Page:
So essentially, I’ve gone without my regular dose of life-giving Mexican food for almost three months. And ¡ay, caramba!, I have missed it.

Therefore, when we returned home a couple of days ago, eating Mexican was FIRST ORDER OF BUSINESS. Like, unpack, shower off the grody-ness of spending a total of almost 20 hours on airplanes, and get me some Mexican food. These amazing black bean burritos are one of my go-to Mexican faves, and since they’re also vegetarian, they sounded especially wonderful after what may become known in our family as our Summer of Sausage. (Don’t get me wrong, I love brats, but I was reaching my personal point of Meat Overload by the end of three months.)

The Best Black Bean Burritos did not disappoint! With grilled corn and a side of chips and guac, these are my Mexican happy place. Our family had such a valuable, meaningful time in Europe, but it sure is good to be home for many reasons, but especially because…


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The Best Black Bean Burritos
Eating is believing! These delicious black bean burritos are packed with veggies, have amazing flavor, and are a snap to make!
Prep Time 10 minutes
Cook Time 15 minutes
Servings
burritos
Prep Time 10 minutes
Cook Time 15 minutes
Servings
burritos
Instructions
  1. Heat oven to 350 degrees. Wrap tortillas in aluminum foil and place them in the oven to warm for 15 minutes.
  2. In a large skillet, heat olive oil over medium heat. Add garlic, red onion, red pepper, and jalapeño and cook for 2 minutes, stirring occasionally. Stir in black beans and cook another 3 minutes.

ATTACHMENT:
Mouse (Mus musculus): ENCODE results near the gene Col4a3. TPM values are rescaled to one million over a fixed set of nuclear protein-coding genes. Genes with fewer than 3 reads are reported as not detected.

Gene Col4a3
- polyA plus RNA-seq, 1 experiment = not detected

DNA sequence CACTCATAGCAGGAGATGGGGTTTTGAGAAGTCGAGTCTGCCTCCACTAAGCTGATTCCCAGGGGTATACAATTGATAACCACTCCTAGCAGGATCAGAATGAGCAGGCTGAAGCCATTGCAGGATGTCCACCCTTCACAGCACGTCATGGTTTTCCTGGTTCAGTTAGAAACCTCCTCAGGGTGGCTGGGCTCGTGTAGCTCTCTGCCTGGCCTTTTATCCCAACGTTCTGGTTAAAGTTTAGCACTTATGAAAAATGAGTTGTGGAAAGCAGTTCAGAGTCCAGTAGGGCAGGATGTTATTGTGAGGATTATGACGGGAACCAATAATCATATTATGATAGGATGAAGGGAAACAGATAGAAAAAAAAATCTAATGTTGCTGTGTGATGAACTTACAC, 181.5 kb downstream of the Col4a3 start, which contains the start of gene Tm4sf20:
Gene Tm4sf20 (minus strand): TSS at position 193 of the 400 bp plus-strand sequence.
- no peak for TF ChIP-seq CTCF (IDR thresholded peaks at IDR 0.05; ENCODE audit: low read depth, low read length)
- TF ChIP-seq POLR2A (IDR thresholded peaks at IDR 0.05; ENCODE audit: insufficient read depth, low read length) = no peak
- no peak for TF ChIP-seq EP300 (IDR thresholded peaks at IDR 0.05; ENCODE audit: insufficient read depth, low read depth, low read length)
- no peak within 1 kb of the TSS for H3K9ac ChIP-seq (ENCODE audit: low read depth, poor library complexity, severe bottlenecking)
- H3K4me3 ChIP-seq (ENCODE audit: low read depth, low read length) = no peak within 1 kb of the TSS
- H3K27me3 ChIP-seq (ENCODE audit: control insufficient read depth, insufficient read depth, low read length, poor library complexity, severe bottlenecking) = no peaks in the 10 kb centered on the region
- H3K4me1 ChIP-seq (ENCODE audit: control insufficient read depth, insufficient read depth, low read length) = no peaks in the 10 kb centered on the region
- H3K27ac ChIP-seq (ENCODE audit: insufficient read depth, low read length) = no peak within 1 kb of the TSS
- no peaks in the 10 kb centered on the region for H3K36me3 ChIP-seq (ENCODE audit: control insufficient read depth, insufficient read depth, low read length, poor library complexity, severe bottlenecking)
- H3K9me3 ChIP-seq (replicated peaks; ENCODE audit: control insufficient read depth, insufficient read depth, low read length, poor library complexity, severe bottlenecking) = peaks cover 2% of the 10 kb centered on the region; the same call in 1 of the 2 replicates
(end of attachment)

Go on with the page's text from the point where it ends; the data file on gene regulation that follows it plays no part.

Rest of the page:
3. Add cubed cream cheese and salt and cook until the mixture becomes creamy and heated through. Stir in cilantro.
  4. Serve mixture in tortillas, with any additional toppings desired.
Recipe Notes

Adapted from Allrecipes.com.

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Barbecue Tofu Sandwiches with Veggie Slaw

Barbecue Tofu Sandwich

At the children’s museum where I work, there’s an exhibit called Marketplace, which is essentially a mini grocery store engineered just for play. When I give tours to field trip groups, this exhibit is where I educate kids about the various food groups as outlined on MyPlate. I explain to them that MyPlate not only shows the five food groups, but also what portions of them we should fill our plates with (as in, 50% fruits and vegetables).

Part of my spiel in this exhibit is asking kids to tell me examples of their favorite foods in each group. They usually do pretty well on fruits, vegetables, and dairy (except for the occasional kid who tells me that pigs give us dairy products or that oranges are their favorite vegetable), but they are often stumped when I ask them to name foods that contain protein. I can’t tell you how many times kids’ ideas of protein-rich foods are protein bars or protein shakes, rather than natural food sources. Granted, these kids are often second graders, so I have to give them a pass, but as a nutritionist, it’s surprising to me that the school curriculum covers so little about food and nutrition.

Once we get through the idea that protein is found in animal products and some non-animal products, I ask the students again: which protein-containing foods are your favorites?

Steak. Steak is the answer about 80% of the time.